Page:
Newpark is a charming country house 'of the middle size' near the village of Drumfin in County Sligo, a short distance west of the road from Boyle and Dublin to Sligo, and a few miles east from the market town of Ballymote. The house, gate lodge, stable and farmyards are all contemporary, and the architect and writer Jeremy Williams observed that, “What strikes one is the harmony of the whole ensemble. Entrance gates and lodge, lime avenue, house, carriage-house, farm yard and partly walled demesne are all proportionate to each other and reveal the unpretentious lifestyle of a typical west of Ireland squireen, a rare survival today”
The building of Newpark is traditionally attributed to Richard King Duke, JP and Deputy Governor of Sligo (1770-1836) but as he was only a boy of ten in 1780 his father Robert (1732-1792) is a more credible contender. The Duke family descends from John Duke, who came to Sligo as one of Cromwell’s adherents and was granted land at Kincreevin in 1662. The family flourished and prospered, and the Newpark branch was in a position to build a substantial new house in about 1780.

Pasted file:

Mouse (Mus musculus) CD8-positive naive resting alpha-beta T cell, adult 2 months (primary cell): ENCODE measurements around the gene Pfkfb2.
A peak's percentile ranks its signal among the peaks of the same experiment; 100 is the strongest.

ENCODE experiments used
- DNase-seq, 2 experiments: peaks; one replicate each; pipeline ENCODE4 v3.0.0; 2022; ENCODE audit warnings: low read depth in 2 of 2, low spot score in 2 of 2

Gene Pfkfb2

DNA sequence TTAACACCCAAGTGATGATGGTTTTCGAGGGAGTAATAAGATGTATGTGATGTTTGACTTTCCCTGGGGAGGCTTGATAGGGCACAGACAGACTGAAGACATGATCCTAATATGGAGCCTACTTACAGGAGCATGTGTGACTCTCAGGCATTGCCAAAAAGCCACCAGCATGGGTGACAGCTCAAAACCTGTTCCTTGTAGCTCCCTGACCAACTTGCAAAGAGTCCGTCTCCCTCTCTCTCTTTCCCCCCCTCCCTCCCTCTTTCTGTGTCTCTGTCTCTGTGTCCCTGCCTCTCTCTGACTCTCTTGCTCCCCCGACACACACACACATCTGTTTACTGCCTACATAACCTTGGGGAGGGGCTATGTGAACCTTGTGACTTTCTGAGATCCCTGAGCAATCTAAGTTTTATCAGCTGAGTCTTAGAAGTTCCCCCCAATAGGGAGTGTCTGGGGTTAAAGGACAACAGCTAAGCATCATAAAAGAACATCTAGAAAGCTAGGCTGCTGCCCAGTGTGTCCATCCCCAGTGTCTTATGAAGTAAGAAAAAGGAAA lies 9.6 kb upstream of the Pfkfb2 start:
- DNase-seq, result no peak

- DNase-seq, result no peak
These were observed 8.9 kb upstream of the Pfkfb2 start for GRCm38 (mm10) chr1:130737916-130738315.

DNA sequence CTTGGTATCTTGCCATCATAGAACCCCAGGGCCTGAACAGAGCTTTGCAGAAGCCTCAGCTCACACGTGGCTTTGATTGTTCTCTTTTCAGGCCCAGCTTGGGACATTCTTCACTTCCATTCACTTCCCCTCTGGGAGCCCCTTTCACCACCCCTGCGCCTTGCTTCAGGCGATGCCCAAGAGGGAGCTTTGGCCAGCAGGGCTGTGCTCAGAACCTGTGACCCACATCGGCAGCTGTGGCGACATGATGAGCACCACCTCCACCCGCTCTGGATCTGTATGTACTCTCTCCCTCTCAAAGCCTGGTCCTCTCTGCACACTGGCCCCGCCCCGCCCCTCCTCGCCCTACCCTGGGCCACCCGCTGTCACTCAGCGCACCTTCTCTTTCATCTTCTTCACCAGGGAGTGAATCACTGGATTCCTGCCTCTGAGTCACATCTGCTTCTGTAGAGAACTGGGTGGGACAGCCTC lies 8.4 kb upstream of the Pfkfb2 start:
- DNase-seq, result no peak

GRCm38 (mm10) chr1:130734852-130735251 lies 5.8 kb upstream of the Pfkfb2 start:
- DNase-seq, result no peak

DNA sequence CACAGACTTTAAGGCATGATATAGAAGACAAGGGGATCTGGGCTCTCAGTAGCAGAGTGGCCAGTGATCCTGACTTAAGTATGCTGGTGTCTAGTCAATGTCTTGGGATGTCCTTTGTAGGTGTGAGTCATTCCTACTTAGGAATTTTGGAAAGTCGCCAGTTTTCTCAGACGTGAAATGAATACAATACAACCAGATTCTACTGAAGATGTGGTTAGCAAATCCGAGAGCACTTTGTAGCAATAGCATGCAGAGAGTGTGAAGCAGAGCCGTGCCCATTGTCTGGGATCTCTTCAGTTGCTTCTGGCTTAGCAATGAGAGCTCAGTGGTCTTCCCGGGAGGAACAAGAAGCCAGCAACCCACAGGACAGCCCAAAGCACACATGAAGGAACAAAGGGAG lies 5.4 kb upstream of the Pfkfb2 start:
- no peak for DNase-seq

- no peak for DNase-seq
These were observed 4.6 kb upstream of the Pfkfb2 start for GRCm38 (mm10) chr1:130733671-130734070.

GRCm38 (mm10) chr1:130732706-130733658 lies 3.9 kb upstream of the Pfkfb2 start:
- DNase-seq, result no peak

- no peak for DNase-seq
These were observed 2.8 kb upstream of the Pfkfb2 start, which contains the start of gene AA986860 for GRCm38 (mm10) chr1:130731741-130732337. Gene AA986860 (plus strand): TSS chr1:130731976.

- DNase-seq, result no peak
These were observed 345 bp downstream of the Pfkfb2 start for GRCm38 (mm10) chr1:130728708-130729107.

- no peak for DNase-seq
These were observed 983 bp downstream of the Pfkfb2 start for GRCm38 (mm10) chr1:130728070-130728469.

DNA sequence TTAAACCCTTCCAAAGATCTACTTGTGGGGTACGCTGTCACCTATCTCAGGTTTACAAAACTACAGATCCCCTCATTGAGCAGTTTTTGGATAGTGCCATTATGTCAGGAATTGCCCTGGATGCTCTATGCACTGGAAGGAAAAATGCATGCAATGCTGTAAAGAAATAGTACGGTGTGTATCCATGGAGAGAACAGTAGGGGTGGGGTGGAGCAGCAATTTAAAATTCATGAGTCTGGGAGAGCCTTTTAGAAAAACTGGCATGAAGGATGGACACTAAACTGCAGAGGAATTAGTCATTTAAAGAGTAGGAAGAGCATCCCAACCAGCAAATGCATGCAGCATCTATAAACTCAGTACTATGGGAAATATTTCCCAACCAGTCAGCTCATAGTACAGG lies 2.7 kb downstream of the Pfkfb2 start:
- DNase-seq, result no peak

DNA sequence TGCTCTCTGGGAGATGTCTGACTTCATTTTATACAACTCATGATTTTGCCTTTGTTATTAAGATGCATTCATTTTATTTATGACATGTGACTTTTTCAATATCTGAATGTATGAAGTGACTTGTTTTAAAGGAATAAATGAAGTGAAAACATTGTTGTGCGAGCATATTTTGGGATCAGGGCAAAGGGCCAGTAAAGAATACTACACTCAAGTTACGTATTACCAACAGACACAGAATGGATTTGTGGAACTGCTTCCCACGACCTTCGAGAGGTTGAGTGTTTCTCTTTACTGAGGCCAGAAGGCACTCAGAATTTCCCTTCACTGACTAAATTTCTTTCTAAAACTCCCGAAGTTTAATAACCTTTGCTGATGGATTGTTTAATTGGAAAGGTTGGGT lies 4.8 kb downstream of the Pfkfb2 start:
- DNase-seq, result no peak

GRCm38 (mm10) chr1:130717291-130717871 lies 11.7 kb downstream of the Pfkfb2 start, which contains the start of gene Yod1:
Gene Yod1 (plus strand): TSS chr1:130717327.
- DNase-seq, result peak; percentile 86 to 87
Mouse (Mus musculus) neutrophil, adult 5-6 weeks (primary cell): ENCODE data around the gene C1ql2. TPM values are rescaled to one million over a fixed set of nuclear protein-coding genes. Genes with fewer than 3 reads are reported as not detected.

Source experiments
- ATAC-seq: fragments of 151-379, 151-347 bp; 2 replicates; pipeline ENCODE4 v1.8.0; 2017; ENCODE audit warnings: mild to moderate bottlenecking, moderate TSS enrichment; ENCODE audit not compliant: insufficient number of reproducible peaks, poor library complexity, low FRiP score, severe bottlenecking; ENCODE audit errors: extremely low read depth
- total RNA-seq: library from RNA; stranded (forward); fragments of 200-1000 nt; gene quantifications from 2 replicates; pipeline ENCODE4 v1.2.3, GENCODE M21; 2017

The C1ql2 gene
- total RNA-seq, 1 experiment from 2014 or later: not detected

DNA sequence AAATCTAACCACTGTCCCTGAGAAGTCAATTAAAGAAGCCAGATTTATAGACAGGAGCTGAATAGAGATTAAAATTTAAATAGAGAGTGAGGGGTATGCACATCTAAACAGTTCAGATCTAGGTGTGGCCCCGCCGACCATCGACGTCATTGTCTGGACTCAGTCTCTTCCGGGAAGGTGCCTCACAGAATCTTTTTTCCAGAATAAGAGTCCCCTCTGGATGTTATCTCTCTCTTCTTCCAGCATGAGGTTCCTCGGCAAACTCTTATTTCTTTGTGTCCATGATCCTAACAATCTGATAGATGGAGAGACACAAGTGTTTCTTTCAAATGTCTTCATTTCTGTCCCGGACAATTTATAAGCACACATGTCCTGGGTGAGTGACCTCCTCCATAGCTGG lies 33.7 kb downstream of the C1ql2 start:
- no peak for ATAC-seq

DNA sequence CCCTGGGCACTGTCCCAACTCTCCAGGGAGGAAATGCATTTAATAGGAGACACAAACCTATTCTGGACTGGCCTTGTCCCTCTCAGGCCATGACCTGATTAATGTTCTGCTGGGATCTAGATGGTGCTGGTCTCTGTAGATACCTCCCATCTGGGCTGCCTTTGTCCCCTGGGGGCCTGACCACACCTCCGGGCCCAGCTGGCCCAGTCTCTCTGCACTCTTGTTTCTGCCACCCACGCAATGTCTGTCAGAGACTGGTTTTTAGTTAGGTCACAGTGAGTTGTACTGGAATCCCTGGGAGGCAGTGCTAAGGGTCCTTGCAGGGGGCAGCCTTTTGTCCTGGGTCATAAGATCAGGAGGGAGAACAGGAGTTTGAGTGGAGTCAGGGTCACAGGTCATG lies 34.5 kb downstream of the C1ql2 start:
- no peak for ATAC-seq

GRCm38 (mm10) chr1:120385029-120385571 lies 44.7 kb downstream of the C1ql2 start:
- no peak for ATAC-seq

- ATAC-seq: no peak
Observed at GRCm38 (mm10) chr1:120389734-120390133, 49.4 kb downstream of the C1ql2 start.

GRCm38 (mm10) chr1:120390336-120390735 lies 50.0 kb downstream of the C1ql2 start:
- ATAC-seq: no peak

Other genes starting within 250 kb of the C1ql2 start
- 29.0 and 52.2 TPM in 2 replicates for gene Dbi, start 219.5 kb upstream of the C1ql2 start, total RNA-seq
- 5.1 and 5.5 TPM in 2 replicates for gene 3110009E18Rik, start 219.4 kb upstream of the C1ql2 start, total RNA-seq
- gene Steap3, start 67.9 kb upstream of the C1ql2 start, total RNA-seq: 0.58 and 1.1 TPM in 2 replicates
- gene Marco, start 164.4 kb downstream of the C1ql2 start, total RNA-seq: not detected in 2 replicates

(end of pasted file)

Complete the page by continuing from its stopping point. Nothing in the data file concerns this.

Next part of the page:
The design may well have come from the prolific Waterford architect ‘Honest’ John Roberts, who had a large country house practice in the west of Ireland. The house is of three bays and two stories, lime rendered with a hipped roof and a pleasant tripartite entrance, with a round-headed door-case flanked by narrow rectangular sidelights.
The geometrical plan is most unusual, and reminded the architectural historian Maurice Craig of a swastika, with four principal rooms of unequal size arranged around a small central hall. There is good decorative plasterwork in the drawing room incorporating the Duke arms and crest, three martlets with daggers and three feathers. The fine staircase is original, as are a number of panelled doors.
Newpark was re-roofed and extended in the 1870s when some of the original features were altered, and the windows were remodelled and lost their glazing bars. Then, in 1910, the Duke family left Newpark, which they sold to Richard O’Hara, a younger son from nearby Annaghmore and Coopershill (both of which q.v.). His great-grandson Christopher Kitchin and wife Dorothy live there today and are gradually opening up the very fine outbuildings for various activities.
The region is famous for early sites and settlements. Nearby is the famous megalithic passage tomb of Carrowkeel, in the Bricklieve Mountains overlooking Lough Arrow, while Heapstown Cairn is just across the valley.